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New Tenn. law allows action when child spotted in hot car

July 9th, 2014 11:00 pm by Nick Shepherd

New Tenn. law allows action when child spotted in hot car

MGN Online graphic.

It seems almost unimaginable. A parent in such a rush they forget their child in the car on a blazing summer day, where the child later dies. 

It happened in Georgia recently in a high profile case. It happened in Tennessee, nine times over the past eight years a child has died in a hot vehicle. Every summer, it seems, stories abound involving children or pets being left in hot cars.

"The inside of a vehicle can heat up and become deadly to a child within a very short time period, even with the windows cracked," said Leslie Earhart, Public Information officer for the Sullivan County Sheriff's Office. "For that reason, we ask that children not be left unattended in a vehicle for any length of time or for any reason."

Tennessee is taking a stand, empowering its citizens to prevent hot car deaths. Starting July 1 of this year, people who spot a child left in a hot car are allowed to break the windows without fear of being held liable for damages.

There are a few rules to the new law, such as calling the police, fire department or the 911 operator. A notice has to be placed on the windshield stating the person's contact information, the reason the entry was made, the location of the minor and that the authorities have been notified. The person has to remain with the child until law enforcement or other authorities arrive.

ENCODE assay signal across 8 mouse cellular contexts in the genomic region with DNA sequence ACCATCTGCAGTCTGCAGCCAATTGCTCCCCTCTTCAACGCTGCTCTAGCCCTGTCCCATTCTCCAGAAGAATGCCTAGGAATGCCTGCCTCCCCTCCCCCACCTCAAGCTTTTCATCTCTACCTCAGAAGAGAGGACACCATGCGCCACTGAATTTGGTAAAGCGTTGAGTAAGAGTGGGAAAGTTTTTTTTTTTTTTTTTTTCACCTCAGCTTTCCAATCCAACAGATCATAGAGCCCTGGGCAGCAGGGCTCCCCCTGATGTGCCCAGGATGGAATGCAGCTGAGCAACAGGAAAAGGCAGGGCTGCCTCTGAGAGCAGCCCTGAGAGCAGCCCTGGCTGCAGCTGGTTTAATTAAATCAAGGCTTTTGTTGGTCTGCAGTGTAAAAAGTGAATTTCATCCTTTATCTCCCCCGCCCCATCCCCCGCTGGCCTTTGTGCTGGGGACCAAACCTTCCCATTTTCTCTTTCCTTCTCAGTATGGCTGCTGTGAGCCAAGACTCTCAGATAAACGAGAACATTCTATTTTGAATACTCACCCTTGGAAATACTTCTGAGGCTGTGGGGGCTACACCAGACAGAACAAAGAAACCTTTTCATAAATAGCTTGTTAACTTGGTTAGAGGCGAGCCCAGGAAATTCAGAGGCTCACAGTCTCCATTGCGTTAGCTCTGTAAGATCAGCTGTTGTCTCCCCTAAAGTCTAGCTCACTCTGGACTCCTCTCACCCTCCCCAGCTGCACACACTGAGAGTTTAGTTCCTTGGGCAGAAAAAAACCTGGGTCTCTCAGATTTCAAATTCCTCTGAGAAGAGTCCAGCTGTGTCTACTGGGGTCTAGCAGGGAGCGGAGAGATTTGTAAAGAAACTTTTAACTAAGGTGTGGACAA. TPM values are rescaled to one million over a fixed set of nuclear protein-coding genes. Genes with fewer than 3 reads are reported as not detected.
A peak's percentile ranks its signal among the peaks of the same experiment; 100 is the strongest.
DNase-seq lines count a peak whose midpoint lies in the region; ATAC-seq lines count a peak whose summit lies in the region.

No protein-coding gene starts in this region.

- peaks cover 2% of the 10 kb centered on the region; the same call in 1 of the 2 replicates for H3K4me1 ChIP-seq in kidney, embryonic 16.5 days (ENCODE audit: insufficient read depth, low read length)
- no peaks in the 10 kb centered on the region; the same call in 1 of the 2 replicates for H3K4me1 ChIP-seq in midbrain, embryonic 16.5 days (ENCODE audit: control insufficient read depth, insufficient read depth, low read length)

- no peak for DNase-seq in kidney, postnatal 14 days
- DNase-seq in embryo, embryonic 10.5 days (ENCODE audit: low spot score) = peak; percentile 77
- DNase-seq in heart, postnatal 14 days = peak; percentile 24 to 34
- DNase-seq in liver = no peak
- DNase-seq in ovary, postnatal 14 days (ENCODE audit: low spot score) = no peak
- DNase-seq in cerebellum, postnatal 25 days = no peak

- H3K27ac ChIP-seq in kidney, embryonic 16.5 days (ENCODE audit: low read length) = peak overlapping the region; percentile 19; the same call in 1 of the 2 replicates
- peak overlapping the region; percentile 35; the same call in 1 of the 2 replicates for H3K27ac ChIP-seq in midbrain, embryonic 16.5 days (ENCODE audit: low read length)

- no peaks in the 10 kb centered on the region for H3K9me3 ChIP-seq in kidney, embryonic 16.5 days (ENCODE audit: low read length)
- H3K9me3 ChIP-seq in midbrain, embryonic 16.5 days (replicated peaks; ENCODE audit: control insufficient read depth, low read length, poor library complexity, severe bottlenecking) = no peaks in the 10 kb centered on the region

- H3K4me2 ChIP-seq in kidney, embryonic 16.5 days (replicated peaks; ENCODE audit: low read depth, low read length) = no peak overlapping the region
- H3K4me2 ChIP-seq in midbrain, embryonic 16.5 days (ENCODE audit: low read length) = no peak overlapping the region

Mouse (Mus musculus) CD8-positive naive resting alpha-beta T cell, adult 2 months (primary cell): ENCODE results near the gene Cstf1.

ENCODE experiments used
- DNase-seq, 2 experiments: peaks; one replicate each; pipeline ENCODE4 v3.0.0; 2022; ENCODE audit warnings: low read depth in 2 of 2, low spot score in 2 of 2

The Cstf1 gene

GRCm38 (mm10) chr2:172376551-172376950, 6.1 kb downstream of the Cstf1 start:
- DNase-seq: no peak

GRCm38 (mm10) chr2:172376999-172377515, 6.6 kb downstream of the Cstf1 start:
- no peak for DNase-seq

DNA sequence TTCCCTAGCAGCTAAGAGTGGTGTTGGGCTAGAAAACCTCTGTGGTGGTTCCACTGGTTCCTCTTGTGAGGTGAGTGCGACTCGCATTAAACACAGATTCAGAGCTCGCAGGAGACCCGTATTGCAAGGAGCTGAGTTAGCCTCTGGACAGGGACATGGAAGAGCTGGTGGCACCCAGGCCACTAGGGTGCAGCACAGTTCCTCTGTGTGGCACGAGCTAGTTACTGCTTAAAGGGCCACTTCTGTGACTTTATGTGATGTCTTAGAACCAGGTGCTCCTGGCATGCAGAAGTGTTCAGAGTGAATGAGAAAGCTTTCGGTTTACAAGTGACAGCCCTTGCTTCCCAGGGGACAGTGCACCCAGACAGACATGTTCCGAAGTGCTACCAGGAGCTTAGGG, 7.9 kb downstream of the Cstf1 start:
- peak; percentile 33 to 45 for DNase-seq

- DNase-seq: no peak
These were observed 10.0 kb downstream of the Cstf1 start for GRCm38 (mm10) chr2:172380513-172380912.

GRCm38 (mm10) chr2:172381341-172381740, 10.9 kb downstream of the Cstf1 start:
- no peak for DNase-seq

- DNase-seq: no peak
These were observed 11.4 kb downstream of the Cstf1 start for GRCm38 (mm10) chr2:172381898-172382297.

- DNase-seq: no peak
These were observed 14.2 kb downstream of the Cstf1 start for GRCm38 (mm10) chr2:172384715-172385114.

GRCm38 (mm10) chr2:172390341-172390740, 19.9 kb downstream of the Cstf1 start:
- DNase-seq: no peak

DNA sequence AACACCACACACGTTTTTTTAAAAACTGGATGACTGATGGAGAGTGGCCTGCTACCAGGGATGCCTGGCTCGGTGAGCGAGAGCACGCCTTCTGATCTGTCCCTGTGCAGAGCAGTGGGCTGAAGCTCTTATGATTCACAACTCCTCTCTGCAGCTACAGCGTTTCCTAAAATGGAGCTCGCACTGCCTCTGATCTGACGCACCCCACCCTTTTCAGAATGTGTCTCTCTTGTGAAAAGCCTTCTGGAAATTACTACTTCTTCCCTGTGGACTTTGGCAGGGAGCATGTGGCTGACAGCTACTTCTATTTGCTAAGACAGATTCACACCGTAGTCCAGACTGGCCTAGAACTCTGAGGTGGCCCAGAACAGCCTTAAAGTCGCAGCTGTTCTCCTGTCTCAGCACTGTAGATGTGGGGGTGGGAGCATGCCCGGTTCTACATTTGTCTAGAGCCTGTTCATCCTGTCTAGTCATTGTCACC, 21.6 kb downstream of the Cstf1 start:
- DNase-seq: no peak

The state is also launching an initiative to prevent hot car deaths. The Department of Health wants to implore people to A.C.T. — Avoid heatstroke, Create reminders and Take Action.

"Basically we worry with infants and children and the elderly in high heat conditions," said Medical Director for the Sullivan County Regional Health Department Dr. Andrew Stephen May, MD, FAAFP. "Prevention is the most important thing."

There are two types of heat-related illnesses. Heat exhaustion and heat stroke, with heat stroke being the most dangerous of the two. 

Heat exhaustion is when the core body temperature is maintained, but electrolytes are lost, usually resulting in dehydration, according to May. 

Heat stroke occurs when the body is no longer able to maintain its core temperature. Heat stroke can cause death and is most often what happens when a child is left in a hot car. 

Signs and symptoms of heat stroke:

*Extremely high body temperature,
* Red, hot and dry skin (no sweating)
*Rapid, strong pulse
*Throbbing headache
*Dizziness
*Nausea
*Confusion
*Unconsciousness

The department of health also wants to people to create reminders, such as a sticker beside the driver's door handle reminding them to look in the back seat or to place a briefcase or purse in the backseat to give a reason to check the backseat. 

And if you see a child in a hot car, take action. You're now protected under the law.

"We want to stress that if you see a child left inside a vehicle, you should call 911 immediately," Earhart said. "From there, dispatchers can help you determine the best course of action."

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